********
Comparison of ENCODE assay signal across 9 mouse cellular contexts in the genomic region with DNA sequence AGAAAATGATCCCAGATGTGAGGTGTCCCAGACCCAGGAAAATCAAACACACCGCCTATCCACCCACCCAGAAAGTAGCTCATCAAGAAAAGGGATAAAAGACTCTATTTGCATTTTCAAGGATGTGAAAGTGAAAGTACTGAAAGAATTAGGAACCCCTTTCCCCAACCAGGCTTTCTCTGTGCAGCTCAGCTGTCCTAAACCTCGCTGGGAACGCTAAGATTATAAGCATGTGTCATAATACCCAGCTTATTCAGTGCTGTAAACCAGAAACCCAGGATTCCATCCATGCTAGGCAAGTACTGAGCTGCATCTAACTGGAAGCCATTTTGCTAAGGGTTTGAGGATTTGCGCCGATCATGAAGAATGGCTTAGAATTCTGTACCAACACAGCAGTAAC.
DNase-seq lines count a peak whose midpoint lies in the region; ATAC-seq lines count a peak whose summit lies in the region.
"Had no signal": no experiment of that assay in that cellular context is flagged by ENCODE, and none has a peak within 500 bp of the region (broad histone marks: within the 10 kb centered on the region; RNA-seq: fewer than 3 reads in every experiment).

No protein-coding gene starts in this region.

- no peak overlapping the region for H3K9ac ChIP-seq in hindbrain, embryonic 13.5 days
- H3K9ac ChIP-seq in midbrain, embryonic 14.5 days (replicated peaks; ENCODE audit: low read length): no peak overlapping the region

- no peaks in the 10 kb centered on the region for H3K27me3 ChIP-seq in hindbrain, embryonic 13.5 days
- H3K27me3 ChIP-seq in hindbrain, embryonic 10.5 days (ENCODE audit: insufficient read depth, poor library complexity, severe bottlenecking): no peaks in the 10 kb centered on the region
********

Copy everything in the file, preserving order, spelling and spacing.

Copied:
Comparison of ENCODE assay signal across 9 mouse cellular contexts in the genomic region with DNA sequence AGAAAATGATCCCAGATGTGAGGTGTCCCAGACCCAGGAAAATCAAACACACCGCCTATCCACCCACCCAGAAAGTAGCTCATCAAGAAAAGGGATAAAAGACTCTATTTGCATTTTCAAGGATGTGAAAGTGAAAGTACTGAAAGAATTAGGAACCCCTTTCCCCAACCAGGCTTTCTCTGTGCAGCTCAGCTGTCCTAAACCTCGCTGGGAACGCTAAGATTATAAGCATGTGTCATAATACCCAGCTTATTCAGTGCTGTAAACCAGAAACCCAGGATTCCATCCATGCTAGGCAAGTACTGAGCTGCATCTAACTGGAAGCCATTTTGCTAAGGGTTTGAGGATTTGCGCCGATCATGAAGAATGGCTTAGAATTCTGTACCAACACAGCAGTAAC.
DNase-seq lines count a peak whose midpoint lies in the region; ATAC-seq lines count a peak whose summit lies in the region.
"Had no signal": no experiment of that assay in that cellular context is flagged by ENCODE, and none has a peak within 500 bp of the region (broad histone marks: within the 10 kb centered on the region; RNA-seq: fewer than 3 reads in every experiment).

No protein-coding gene starts in this region.

- no peak overlapping the region for H3K9ac ChIP-seq in hindbrain, embryonic 13.5 days
- H3K9ac ChIP-seq in midbrain, embryonic 14.5 days (replicated peaks; ENCODE audit: low read length): no peak overlapping the region

- no peaks in the 10 kb centered on the region for H3K27me3 ChIP-seq in hindbrain, embryonic 13.5 days
- H3K27me3 ChIP-seq in hindbrain, embryonic 10.5 days (ENCODE audit: insufficient read depth, poor library complexity, severe bottlenecking): no peaks in the 10 kb centered on the region